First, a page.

Myths and Legends of Ancient Greece and Rome
Page: 112The Argo now steered out of the harbour and set sail; but in consequence of a severe storm which arose at night, was driven back once more to the shores of the kindly Doliones. Unfortunately, however, owing to the darkness of the night, the inhabitants failed to recognize their former guests, and, mistaking them for enemies, commenced to attack them. Those who had so recently parted as friends were now engaged in mortal combat, and in the battle which ensued, Jason himself pierced to the heart his friend king Cyzicus; whereupon the Doliones, being deprived of their leader, fled to their city and closed the gates. When morning dawned, and both sides perceived their error, they were filled with the deepest sorrow and remorse; and for three days the heroes remained with the Doliones, celebrating the funereal rites of the slain, with every demonstration of mourning and solemnity.
Heracles left behind.—The Argonauts once more set sail, and after a stormy voyage arrived at Mysia, where they were hospitably received by the inhabitants, who spread before them plentiful banquets and sumptuously regaled them.
While his friends were feasting, Heracles, who had declined to join them, went into the forest to seek a fir-tree which he required for an oar, and was missed by his adopted son Hylas, who set out to seek him. When the youth arrived at a spring, in the most secluded part of the forest, the nymph of the fountain was so struck by his beauty that she drew him down beneath the waters, and he was seen no more. Polyphemus, one of the heroes, who happened to be also in the forest, heard his cry for help, and on meeting Heracles informed him of the circumstance. They at once set out in search of the missing youth, no traces of whom were to be found, and whilst they were engaged looking for him, the Argo set sail and left them behind.
The ship had proceeded some distance before the absence of Heracles was observed. Some of the heroes were in favour of returning for him, others wished to proceed on their journey, when, in the midst of the dispute, the sea-god Glaucus arose from the waves, and informed them that it was the will of Zeus that Heracles, having another mission to perform, should remain behind. The Argonauts continued their voyage without their companions; Heracles returned to Argos, whilst Polyphemus remained with the Mysians, where he founded a city and became its king.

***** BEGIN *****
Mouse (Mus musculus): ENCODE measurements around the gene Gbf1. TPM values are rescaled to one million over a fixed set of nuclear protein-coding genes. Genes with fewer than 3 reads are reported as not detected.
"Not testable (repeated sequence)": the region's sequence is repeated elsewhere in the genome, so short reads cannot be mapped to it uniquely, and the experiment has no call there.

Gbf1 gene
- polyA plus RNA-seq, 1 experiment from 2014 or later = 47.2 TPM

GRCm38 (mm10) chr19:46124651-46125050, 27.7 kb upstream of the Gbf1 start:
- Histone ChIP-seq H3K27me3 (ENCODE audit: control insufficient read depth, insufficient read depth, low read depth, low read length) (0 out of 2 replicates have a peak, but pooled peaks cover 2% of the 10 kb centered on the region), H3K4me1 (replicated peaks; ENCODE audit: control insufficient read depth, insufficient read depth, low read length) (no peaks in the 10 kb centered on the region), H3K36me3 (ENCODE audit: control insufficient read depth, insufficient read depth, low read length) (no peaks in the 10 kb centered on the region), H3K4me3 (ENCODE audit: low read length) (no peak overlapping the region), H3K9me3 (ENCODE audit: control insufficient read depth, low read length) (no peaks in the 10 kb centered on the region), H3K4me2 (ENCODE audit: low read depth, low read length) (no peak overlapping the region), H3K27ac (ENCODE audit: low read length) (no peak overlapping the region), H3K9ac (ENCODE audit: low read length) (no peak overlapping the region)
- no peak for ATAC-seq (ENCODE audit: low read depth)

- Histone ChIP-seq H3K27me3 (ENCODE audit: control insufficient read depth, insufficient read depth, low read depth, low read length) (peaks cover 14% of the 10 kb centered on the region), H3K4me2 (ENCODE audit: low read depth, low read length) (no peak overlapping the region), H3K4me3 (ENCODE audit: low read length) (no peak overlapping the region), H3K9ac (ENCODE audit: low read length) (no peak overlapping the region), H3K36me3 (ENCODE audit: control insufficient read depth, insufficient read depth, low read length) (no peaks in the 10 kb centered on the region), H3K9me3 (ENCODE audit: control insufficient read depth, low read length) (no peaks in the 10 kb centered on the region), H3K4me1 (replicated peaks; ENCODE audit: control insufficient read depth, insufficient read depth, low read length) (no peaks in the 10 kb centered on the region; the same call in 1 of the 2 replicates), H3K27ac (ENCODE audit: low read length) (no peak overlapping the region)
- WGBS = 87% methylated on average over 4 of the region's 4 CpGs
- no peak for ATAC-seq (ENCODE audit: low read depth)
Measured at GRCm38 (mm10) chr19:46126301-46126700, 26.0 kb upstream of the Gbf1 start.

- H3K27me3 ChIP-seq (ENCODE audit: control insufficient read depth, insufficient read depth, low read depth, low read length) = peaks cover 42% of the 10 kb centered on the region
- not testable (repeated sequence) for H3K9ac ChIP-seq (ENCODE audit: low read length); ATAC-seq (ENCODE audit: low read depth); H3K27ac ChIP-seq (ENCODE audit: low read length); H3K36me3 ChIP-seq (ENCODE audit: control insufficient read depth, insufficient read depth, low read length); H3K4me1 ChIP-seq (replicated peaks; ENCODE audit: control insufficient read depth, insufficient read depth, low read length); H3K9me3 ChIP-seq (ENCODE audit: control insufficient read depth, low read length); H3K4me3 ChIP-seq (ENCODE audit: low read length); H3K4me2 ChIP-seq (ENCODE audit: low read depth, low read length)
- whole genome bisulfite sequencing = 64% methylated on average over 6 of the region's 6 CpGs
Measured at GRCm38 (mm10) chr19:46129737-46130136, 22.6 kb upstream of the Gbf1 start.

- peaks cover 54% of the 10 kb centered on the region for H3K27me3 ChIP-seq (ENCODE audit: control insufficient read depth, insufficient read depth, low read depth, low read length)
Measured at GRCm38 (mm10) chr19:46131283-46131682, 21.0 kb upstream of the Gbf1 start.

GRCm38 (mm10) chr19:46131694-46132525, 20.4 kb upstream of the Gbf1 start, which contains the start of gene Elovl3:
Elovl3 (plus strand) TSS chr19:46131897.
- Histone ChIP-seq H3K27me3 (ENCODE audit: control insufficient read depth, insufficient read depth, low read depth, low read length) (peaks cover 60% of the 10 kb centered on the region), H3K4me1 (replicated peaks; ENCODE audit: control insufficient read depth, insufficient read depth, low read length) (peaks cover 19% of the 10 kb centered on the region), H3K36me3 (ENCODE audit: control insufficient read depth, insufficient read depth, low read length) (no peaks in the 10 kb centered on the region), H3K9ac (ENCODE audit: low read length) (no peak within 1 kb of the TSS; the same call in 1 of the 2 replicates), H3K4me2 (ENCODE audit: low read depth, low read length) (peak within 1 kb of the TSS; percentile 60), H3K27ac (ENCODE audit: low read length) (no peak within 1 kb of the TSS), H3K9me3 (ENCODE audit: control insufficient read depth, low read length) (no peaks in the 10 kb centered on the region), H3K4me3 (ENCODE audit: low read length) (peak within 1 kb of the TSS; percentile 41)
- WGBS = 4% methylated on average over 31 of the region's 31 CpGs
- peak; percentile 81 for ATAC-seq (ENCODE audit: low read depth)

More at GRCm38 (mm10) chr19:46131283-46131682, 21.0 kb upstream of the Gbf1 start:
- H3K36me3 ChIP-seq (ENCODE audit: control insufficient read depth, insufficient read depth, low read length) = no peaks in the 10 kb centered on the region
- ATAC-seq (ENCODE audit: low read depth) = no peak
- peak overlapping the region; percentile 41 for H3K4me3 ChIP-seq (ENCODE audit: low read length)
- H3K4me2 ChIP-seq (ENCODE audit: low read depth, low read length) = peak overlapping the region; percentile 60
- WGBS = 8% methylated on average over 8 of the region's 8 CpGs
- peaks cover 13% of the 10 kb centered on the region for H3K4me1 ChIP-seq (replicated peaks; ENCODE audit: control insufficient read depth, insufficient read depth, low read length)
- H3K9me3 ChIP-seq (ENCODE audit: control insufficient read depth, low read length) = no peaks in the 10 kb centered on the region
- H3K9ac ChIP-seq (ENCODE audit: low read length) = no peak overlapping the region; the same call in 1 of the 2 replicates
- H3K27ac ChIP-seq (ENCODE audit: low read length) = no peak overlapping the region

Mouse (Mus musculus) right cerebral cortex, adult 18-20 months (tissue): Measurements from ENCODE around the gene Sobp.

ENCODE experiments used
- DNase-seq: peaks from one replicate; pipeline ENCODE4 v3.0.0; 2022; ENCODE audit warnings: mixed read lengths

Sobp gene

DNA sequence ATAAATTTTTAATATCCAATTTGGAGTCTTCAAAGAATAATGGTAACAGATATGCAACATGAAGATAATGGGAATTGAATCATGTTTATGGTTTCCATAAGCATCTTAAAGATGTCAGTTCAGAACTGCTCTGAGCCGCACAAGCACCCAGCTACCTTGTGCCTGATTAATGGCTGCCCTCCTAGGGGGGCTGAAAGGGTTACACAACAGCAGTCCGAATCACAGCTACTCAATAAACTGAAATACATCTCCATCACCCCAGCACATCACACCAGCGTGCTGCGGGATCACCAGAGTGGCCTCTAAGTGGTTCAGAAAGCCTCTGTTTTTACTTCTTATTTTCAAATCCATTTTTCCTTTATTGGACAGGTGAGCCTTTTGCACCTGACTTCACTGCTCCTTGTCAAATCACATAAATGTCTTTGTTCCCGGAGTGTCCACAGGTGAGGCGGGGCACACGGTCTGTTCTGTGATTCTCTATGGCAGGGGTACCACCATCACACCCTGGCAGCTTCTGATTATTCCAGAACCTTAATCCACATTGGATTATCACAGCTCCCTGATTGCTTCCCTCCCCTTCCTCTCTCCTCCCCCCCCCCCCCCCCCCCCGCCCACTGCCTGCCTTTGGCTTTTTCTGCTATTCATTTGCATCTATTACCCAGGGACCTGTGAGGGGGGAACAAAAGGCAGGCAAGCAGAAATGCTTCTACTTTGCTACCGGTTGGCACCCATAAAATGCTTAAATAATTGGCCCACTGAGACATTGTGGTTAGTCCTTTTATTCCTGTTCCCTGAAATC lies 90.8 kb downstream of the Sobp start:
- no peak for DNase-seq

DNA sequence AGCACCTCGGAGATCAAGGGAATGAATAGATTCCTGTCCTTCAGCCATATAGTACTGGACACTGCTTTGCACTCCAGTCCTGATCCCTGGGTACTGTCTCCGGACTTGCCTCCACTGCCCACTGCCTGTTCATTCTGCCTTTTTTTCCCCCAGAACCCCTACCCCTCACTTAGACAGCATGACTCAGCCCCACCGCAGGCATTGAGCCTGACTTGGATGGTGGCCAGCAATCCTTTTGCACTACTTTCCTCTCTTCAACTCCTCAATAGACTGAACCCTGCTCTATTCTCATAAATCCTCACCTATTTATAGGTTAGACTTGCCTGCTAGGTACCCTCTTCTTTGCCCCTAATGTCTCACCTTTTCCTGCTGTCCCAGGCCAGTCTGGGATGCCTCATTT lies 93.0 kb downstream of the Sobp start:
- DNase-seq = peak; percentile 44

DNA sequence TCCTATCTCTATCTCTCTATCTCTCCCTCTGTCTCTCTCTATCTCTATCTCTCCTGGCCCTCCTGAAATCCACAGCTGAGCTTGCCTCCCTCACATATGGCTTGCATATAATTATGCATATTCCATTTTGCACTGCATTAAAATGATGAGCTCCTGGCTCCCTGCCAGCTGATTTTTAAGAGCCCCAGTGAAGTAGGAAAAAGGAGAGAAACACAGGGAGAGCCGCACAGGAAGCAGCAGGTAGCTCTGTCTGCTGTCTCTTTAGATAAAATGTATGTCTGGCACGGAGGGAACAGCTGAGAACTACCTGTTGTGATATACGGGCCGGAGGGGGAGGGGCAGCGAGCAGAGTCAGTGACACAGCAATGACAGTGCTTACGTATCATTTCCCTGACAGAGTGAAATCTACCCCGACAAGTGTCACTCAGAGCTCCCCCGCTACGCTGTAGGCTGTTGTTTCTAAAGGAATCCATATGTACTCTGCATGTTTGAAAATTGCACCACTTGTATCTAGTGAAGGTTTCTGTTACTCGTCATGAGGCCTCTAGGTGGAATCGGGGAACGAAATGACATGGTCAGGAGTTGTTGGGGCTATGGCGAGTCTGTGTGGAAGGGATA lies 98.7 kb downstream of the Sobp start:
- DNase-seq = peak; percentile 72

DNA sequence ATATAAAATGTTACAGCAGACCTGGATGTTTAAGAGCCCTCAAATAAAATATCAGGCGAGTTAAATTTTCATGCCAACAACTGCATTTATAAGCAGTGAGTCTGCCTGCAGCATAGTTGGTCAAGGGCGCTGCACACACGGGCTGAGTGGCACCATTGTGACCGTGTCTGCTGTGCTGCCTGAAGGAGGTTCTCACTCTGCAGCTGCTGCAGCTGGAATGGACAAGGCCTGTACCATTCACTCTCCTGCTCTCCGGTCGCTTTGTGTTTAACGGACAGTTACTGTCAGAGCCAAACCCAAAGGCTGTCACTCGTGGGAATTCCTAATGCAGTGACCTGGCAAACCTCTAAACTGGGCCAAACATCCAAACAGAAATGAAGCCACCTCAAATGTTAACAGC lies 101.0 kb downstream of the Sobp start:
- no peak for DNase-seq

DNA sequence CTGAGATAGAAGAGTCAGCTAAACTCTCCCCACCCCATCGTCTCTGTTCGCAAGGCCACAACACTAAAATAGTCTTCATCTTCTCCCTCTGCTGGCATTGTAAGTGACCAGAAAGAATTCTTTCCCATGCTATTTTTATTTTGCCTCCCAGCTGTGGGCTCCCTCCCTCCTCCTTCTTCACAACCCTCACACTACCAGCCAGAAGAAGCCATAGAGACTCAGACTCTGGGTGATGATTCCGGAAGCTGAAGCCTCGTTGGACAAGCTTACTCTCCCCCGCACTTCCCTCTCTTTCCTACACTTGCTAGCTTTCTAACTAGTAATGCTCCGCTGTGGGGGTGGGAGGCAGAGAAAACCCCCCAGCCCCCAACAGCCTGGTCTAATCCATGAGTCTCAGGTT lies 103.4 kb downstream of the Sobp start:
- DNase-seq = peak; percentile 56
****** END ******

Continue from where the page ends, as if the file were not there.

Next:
Contest with Amycus.—Next morning the Argo touched at the country of the Bebrycians, whose king Amycus was a famous pugilist, and permitted no strangers to leave his shores without matching their strength with his. When the heroes, therefore, demanded permission to land, they were informed that they could only do so provided that one of their number should engage in a boxing-match with the king. Pollux, who was the best pugilist in Greece, was selected as their champion, and a contest took place, which, after a tremendous struggle, proved fatal to Amycus, who had hitherto been victorious in all similar encounters.
Phineus and the Harpies.—They now proceeded towards Bithynia, where reigned the blind old prophet-king Phineus, son of Agenor. Phineus had been punished by the gods with premature old age and blindness for having abused the gift of prophecy. He was also tormented by the Harpies, who swooped down upon his food, which they either devoured or so defiled as to render it unfit to be eaten. This poor old man, trembling with the weakness of age, and faint with hunger, appeared before the Argonauts, and implored their assistance against his fiendish tormentors, whereupon Zetes and Calais, the winged sons of Boreas, recognizing in him the husband of their sister Cleopatra, affectionately embraced him, and promised to rescue him from his painful position.
The heroes prepared a banquet on the sea-shore, to which they invited Phineus; but no sooner had he taken his place, than the Harpies appeared and devoured all the viands. Zetes and Calais now rose up into the air, drove the Harpies away, and were pursuing them with drawn swords, when Iris, the swift-footed messenger of the gods, appeared, and desired them to desist from their work of vengeance, promising that Phineus should be no longer molested.